Dollar Out in Brazil-China Trade. Real and Yuan In
Brazil’s Central Bank (BC) informed that it has reached an initial understanding with China for the gradual elimination of the US dollar in bilateral trade operations which in 2009 are estimated to reach US$ 40 billion.
“We have reached an initial understanding and we will begin working on the issue” to use the real and the yuan in bilateral trade said a spokesperson for the Brazilian Central Bank.
BC’s chairman Henrique Meirelles met Sunday with his Chinese counterpart Zhou Xiaochuan in Switzerland where they are participating in a meeting of the International Bank of Settlements.
However Meirelles pointed out that there was a difference between using local currencies for bilateral trade operations and deciding on moving towards a new currency which would replace the US dollar.
“For the US dollar to be left aside as an international reserve currency there must be another currency which must perform that role,” Meirelles said quoted by the Folha de S. Paulo. The Brazilian official also anticipated that there are similar discussions with India to replace the US dollar for the real and the rupee in bilateral trade.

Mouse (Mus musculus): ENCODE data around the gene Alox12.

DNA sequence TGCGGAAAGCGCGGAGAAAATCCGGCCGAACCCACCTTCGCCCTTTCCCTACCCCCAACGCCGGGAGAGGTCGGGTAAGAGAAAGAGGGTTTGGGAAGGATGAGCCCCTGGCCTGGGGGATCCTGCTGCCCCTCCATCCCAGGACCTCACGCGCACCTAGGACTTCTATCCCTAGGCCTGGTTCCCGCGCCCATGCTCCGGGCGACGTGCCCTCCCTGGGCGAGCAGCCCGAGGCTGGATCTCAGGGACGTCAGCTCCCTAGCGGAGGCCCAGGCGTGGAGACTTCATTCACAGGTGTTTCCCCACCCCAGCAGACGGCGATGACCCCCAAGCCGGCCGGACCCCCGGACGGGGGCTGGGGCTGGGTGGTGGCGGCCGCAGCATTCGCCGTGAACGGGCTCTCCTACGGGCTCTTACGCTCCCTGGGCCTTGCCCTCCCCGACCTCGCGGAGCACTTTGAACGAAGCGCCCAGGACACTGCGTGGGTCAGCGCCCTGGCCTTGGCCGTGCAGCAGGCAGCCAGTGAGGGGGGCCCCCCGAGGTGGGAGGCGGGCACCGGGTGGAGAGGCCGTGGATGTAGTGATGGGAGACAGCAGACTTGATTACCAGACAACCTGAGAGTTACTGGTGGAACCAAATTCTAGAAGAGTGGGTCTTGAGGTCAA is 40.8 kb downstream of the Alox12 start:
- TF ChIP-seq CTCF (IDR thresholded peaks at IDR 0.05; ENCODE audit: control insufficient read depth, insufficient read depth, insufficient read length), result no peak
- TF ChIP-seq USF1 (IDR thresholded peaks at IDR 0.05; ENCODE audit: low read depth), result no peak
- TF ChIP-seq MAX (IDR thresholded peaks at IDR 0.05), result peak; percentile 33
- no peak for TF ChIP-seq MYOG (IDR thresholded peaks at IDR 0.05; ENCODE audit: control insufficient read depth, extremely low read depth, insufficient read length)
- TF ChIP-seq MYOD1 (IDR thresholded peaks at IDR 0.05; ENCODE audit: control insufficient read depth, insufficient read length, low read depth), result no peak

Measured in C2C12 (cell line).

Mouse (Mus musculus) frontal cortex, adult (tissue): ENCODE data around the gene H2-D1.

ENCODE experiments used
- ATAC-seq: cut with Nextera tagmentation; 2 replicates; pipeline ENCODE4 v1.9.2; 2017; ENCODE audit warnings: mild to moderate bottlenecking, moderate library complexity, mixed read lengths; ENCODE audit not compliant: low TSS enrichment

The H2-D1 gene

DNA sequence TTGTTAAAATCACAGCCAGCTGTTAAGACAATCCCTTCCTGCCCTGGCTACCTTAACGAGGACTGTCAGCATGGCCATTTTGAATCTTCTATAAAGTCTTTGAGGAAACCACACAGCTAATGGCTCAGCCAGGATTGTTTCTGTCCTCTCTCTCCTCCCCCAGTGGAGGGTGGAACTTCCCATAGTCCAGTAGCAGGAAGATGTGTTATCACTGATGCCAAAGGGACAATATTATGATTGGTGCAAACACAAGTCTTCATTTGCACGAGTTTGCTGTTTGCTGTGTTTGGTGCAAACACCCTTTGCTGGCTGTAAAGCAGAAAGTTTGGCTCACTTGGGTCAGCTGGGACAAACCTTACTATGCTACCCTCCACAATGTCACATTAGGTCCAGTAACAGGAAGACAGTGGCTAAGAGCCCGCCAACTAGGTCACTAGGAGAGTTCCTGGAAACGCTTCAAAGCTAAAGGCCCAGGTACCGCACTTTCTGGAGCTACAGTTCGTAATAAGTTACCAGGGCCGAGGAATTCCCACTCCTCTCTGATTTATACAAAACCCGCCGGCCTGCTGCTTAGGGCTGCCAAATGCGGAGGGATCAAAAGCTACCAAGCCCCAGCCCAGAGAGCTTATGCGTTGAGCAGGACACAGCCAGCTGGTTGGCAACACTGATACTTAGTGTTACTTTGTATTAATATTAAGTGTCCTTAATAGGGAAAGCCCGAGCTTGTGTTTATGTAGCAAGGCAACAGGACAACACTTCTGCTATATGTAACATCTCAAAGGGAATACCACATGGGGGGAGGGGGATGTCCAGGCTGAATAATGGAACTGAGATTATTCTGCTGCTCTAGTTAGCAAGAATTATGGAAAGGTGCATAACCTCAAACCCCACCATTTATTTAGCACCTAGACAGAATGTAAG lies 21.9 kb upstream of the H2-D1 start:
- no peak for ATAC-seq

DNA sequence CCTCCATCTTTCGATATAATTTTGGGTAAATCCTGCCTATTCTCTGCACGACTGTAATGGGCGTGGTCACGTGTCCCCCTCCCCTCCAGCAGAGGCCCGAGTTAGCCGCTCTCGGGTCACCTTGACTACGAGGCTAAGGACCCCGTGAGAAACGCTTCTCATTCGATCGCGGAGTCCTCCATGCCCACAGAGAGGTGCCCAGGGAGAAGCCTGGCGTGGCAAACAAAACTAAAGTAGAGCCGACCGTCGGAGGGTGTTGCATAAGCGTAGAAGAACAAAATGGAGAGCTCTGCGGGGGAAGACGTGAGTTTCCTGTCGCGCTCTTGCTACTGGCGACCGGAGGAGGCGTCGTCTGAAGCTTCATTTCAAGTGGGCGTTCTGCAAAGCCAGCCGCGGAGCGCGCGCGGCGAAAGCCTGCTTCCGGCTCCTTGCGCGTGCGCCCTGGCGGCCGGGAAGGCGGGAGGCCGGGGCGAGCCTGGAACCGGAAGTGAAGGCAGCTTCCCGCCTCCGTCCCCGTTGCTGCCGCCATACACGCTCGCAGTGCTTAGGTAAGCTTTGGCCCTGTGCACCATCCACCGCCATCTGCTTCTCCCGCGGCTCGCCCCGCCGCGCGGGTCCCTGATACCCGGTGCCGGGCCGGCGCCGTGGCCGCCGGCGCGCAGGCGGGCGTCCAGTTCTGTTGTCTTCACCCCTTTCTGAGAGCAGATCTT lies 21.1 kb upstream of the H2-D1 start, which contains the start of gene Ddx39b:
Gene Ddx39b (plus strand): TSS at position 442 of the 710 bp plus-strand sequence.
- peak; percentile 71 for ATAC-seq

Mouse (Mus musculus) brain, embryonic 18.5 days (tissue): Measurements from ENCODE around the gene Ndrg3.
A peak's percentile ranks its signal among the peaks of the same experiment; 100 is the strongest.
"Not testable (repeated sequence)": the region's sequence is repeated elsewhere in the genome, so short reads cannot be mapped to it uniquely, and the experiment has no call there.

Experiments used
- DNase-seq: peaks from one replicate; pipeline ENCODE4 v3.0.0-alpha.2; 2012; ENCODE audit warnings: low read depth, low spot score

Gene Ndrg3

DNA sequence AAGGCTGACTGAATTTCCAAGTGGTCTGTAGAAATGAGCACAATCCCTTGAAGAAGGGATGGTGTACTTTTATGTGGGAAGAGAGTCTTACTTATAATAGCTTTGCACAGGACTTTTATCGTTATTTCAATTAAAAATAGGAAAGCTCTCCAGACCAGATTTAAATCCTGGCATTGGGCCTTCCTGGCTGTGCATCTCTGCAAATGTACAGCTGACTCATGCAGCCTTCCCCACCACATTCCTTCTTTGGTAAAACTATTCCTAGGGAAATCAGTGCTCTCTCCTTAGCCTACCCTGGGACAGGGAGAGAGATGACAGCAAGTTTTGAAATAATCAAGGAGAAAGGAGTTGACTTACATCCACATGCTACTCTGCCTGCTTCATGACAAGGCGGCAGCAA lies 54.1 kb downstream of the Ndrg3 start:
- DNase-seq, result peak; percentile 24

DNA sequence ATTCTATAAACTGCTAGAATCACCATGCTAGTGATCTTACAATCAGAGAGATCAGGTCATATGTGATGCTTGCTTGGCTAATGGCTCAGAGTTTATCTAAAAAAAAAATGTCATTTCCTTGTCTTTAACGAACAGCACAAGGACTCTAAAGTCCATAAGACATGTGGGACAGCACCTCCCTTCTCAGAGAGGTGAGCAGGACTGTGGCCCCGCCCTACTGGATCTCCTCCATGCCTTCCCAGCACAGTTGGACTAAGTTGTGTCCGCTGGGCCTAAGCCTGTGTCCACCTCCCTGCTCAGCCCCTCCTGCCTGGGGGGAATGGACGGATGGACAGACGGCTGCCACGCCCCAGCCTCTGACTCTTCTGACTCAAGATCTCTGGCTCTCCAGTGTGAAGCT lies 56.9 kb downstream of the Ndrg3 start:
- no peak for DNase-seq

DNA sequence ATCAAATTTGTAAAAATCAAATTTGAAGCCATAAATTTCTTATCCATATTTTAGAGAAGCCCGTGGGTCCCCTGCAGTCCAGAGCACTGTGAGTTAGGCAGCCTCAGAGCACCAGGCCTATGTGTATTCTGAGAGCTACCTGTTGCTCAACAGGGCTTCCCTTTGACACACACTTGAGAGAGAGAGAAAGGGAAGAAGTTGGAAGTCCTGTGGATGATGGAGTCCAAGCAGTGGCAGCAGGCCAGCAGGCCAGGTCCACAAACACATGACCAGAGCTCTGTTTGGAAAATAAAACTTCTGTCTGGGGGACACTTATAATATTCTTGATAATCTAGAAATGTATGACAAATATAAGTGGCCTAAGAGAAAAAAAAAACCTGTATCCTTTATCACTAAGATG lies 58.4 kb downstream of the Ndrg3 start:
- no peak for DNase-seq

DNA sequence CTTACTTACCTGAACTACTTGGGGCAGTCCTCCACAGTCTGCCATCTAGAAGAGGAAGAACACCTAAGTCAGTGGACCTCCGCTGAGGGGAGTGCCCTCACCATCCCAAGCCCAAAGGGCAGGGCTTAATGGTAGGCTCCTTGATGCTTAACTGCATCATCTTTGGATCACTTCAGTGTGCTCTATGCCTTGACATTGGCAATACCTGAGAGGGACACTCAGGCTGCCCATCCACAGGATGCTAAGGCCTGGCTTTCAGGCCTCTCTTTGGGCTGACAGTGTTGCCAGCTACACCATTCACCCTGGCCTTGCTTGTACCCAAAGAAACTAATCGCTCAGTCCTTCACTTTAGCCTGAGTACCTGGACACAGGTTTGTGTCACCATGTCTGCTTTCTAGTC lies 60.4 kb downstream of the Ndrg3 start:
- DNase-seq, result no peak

The announcement follows the first meeting in Beijing between Brazilian and Chinese monetary and financial experts. A schedule of technical meetings was agreed two weeks ago by President Lula da Silva during the BRIC group summit (Brazil, Russia, India and China).
BRIC members are considered the largest and fastest growing developing nations.
China became this year Brazil’s main trade partner ahead of the US. Brazilian exports to China in the first quarter of this year jumped 64% compared to the same period a year ago.
Brazil sells mainly soy and iron to China and this year those sales soared 70% and 50%.
Oil is also expected to join the list of commodities sold to China once Brazil begins the commercial development of the recently discovered sub-salt hydrocarbons resources.
In anticipation of these operations the Chinese government banking system extended Brazil and its government managed oil corporation a 10 billion US dollars loan.
China also announced that it was ruling out any “sudden changes” to its foreign- reserves policy. China is the world’s main holder of US federal bonds.
China’s currency policy remains “quite stable,” central bank Governor Zhou Xiaochuan told reporters, easing concern that emerging-market nations, particularly BRIC may abandon the dollar.
The US currency is expected to strengthen as much as 17% in the second half of the year as North America recovers from recession faster than Europe, according to this year’s most accurate foreign-exchange forecasters.